Protecting the Computer's USB Port

I'm currently working with several younger kids, using the Arduino to teach programming. However, several have created short circuits, and now the connected USB port doesn't work (The Arudino is fine in a different port). Is there something I can put between the computer and the Arduino to protect from this. Something like a hub with serge protection, but I can't find anything like what I'm after.

There's to many to check every circuit and I know it's going to happen again, so I was wondering if anyone knew how to prevent it.

Thank you.

A powered hub should be good. This one for example specifically mentions overcurrent protection.

A regular USB hub should protect against most mishaps. A powered hub (one with its own wall-wart power supply) should isolate/protect the USB power.

The hub itself won't be protected but it's cheaper to replace a hub than to repair/replace a computer.

If it's a desktop computer you can use a [u]USB PCI Card[/u]. Then worst case, you'll have to replace a fried PCI card.

I think USB ports are supposed to be protected against power shorts (or excess current) but I'm not sure about something like a short between a data line and power, or if you apply 12V (or more) from an external source.

I have heard of/experienced a similar problem. If you want to turn it into a project (even possibly for the kids) you can splice the wires and add in diodes to prevent the Arduino from sending current back to the port. The only downside is this prevents the Arduino from sending current back through the port and I'm not sure off the top of my head if you need this capability.

I'll try regular Hubs and hope that helps. The powered ones are a good idea, but I have nowhere to plug them in for power. I'll let you know what I find.

An unpowered hub offers little to no advantage.

The point of using the powered one is so that when they short it, it's not being supplied from the computer. If you use an unpowered hub, it won't make any difference unless it has more careful current limiting than your computer does (they typically don't)

Also, the port on your computer should work again if you wait a while and then reset the computer. I've seen this behavior many times - I think it trips the PTC, then the computer notices and shuts it down until next reboot (and the PTC can take some time to reset).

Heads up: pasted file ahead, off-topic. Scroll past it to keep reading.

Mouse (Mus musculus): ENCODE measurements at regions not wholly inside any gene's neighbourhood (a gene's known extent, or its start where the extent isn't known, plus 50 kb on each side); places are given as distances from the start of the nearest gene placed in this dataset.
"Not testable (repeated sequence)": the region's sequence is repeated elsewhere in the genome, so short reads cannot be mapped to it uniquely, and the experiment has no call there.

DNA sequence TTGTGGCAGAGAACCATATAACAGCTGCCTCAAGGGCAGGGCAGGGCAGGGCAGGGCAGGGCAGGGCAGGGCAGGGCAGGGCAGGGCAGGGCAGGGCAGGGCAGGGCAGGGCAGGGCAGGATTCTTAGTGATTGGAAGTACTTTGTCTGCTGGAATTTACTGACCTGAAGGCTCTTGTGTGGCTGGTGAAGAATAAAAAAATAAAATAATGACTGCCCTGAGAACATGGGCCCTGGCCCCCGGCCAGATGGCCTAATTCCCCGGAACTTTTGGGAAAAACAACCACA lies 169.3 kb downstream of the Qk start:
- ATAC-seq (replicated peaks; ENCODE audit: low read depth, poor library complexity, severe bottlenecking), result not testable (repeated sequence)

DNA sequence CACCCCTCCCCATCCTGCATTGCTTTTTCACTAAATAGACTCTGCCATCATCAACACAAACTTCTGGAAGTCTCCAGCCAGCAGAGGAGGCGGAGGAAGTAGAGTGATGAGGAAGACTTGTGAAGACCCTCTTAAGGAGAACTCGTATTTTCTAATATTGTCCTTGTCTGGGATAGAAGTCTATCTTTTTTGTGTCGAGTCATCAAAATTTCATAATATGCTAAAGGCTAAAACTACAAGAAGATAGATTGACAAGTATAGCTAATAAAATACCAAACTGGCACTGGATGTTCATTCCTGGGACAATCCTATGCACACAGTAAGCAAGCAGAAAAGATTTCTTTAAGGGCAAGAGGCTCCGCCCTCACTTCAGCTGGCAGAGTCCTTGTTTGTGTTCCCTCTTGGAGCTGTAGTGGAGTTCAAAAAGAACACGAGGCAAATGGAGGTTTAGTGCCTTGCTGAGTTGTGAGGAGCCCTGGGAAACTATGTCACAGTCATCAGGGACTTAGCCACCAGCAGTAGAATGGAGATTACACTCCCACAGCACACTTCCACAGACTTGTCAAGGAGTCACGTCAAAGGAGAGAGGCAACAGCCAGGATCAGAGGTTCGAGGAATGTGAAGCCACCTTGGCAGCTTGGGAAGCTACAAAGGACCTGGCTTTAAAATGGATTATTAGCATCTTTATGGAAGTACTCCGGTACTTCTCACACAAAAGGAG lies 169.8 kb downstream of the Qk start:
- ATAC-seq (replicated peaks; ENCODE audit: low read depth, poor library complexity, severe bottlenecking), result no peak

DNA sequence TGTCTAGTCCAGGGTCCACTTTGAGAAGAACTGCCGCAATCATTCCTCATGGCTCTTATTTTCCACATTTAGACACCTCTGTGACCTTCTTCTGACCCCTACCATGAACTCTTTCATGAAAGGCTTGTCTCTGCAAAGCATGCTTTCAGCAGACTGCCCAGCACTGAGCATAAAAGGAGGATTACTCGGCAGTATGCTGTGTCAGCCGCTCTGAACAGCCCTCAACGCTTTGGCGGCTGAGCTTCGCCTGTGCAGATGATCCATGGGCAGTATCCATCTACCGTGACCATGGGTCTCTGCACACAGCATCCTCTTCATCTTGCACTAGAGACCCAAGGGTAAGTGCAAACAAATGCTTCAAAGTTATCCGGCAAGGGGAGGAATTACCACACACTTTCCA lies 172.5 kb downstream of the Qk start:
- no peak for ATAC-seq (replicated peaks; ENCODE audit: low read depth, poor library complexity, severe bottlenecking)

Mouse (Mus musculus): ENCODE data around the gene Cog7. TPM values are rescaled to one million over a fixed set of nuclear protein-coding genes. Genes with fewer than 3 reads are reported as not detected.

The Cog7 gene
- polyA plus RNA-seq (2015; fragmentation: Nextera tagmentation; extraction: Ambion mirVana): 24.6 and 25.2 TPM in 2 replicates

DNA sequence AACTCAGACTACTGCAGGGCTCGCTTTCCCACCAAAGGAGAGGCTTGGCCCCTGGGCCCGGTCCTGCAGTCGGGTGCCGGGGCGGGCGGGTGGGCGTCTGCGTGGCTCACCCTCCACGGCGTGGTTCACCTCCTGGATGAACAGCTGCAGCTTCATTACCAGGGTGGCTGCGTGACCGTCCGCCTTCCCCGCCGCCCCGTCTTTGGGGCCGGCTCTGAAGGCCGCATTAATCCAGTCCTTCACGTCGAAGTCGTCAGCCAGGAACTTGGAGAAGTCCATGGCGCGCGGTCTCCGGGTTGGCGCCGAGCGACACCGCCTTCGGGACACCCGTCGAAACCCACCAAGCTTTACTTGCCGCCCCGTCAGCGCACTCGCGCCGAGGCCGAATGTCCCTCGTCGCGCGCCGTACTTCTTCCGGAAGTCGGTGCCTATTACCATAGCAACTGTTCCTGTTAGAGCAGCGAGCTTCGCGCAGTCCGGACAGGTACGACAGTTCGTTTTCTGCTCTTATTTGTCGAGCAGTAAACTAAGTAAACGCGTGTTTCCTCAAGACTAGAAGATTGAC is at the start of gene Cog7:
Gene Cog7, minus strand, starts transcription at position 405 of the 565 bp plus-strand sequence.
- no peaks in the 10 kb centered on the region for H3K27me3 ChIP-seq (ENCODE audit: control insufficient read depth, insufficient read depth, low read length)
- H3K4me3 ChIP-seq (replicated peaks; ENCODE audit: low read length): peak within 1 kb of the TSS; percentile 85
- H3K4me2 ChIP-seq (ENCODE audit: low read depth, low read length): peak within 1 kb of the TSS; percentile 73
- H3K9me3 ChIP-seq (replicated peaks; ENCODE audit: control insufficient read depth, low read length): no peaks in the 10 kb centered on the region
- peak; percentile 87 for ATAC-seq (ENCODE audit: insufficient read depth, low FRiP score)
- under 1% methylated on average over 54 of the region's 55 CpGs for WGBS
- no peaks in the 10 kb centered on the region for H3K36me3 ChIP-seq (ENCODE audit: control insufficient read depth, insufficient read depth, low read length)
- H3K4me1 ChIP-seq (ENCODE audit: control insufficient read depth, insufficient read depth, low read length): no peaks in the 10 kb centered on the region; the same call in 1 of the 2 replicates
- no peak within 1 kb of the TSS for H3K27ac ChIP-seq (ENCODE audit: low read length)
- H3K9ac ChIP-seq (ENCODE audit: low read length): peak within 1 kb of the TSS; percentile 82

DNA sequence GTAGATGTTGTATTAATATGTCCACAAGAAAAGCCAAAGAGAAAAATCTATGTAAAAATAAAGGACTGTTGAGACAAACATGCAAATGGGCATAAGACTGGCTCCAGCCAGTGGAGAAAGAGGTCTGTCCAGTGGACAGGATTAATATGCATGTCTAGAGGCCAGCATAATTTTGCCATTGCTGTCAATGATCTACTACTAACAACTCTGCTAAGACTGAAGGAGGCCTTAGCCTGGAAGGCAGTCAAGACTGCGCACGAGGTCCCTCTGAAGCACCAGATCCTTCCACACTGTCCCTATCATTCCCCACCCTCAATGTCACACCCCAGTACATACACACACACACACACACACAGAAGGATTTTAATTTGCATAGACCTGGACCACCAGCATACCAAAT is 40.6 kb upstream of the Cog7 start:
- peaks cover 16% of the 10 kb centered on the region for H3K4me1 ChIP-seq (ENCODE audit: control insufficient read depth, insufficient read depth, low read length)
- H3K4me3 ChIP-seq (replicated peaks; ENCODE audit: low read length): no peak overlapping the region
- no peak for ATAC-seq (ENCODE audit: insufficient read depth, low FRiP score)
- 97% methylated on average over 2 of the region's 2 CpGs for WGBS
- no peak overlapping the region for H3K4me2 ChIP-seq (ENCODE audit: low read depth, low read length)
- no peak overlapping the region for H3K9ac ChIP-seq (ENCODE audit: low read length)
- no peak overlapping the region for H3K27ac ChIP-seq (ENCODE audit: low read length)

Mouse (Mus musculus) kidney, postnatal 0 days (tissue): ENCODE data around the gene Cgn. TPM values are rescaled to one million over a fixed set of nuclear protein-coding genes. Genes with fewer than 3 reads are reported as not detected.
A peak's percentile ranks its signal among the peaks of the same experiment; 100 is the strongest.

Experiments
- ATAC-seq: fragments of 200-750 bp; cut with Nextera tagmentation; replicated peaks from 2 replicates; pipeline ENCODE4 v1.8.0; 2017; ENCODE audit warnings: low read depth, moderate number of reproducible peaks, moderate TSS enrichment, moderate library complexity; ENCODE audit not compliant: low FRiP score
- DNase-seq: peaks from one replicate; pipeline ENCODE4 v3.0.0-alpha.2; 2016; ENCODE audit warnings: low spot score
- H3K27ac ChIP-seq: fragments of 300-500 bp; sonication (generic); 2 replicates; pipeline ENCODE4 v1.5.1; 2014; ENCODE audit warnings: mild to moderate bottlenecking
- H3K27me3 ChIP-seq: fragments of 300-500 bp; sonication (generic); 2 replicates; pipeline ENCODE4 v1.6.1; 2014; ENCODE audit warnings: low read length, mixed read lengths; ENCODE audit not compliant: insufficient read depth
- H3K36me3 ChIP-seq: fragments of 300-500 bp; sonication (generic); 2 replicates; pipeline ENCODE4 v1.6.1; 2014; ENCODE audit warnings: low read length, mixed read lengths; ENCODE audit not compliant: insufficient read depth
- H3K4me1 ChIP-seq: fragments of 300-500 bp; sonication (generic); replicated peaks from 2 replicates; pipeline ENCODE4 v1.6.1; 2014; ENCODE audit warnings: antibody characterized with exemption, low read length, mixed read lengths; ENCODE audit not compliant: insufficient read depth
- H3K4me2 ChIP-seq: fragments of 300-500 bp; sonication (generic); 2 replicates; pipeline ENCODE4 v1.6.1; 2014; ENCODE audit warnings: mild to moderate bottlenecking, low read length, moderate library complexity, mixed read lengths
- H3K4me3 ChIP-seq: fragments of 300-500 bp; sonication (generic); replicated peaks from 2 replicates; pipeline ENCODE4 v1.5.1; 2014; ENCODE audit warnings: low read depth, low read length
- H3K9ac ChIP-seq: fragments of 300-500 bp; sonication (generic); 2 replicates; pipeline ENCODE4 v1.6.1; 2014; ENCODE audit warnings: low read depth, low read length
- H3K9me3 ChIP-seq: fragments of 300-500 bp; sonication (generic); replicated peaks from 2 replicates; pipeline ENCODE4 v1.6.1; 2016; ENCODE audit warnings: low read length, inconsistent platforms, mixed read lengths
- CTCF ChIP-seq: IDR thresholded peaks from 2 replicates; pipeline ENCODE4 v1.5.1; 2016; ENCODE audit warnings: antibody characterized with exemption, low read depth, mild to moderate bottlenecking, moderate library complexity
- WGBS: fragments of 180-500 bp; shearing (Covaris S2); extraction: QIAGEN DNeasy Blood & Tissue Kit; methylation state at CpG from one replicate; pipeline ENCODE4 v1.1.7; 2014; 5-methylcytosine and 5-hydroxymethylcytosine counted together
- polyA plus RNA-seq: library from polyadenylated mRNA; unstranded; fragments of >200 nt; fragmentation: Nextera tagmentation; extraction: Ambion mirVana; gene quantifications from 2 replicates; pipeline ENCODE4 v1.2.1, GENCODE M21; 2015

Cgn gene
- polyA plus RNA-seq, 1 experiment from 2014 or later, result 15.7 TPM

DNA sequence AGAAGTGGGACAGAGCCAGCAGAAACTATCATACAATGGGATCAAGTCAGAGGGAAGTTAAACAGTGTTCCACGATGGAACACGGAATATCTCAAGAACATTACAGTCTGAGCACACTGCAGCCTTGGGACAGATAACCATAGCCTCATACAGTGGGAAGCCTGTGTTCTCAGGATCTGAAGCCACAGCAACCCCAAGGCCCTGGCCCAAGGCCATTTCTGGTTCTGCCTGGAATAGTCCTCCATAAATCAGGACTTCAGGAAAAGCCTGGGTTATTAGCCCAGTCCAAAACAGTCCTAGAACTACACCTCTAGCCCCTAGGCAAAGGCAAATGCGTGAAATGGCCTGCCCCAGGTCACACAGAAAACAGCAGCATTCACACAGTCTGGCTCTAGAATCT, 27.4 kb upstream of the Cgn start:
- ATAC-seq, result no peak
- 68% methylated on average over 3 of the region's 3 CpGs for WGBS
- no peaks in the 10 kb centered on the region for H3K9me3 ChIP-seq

If you are new in electronics, return/reverse supply and overcurrent is the most common problem to damage your valuable laptop or computer while playing with arduino. Sometimes laptop ports are not isolated, it will increase the risk of motherboard damage. I also damaged my Asus laptop.

The best way to solve this problem is to use a USB Hub. I prefer an external power USB hub on the computer and usb c hub with my laptop.

I should point out that most inexpensive and many expensive "powered" USB hubs simply connect all 5 V lines - that is, the incoming one from the PC and the outgoing ports - directly together with the regulated 5 V from the attached power supply. :roll_eyes:

I was working on an energy consumption prototype using non invasive tru-hole current transformer connected to a ESP8266 and my computer USB port. Disconnected one of the power lines to measure in series the current.. Took a phone call and got back to the project 1/2 hr later did not remember it was on and tried to untangle one of the mains wires, the hot came loose and touched the voltage divider on the breadboard, bright blue spark and a pop !. Nuked right tru and blew the ESP8266, 3.1 USB ports and the motherboard. :o

Replacement cost -> $300 for the parts !!!. :money_mouth_face:

Fear for plugging anything into a USB - >lifetime... all estimated potential energy savings by project, down the drain :sob: :sob:

You mean to say you actually touched any part of the contraption while it was plugged into the mains? :roll_eyes:

Or just as foolish - you walked away from an experimental apparatus while it was plugged into the mains? :roll_eyes:

You have a habit of running with knives perhaps? :astonished:

USB ports should be fully short circuit protected. What they don't protect against is excess voltage on the power or data lines.